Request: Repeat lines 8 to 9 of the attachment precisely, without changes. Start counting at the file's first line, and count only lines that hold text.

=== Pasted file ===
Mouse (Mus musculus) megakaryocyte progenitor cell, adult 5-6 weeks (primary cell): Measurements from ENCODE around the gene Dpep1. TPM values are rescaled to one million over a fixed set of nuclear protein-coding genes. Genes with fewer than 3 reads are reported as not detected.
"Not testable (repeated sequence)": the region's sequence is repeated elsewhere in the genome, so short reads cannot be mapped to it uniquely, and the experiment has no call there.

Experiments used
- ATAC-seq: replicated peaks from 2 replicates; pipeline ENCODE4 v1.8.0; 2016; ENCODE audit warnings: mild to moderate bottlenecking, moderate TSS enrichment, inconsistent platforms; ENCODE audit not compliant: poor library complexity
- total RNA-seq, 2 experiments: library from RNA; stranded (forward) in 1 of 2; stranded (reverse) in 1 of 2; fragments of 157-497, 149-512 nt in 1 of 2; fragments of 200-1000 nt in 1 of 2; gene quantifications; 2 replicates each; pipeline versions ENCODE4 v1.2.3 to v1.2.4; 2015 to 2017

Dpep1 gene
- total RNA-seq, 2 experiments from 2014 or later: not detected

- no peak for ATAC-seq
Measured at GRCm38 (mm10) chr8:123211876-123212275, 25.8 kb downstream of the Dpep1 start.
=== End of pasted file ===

- no peak for ATAC-seq
Measured at GRCm38 (mm10) chr8:123211876-123212275, 25.8 kb downstream of the Dpep1 start.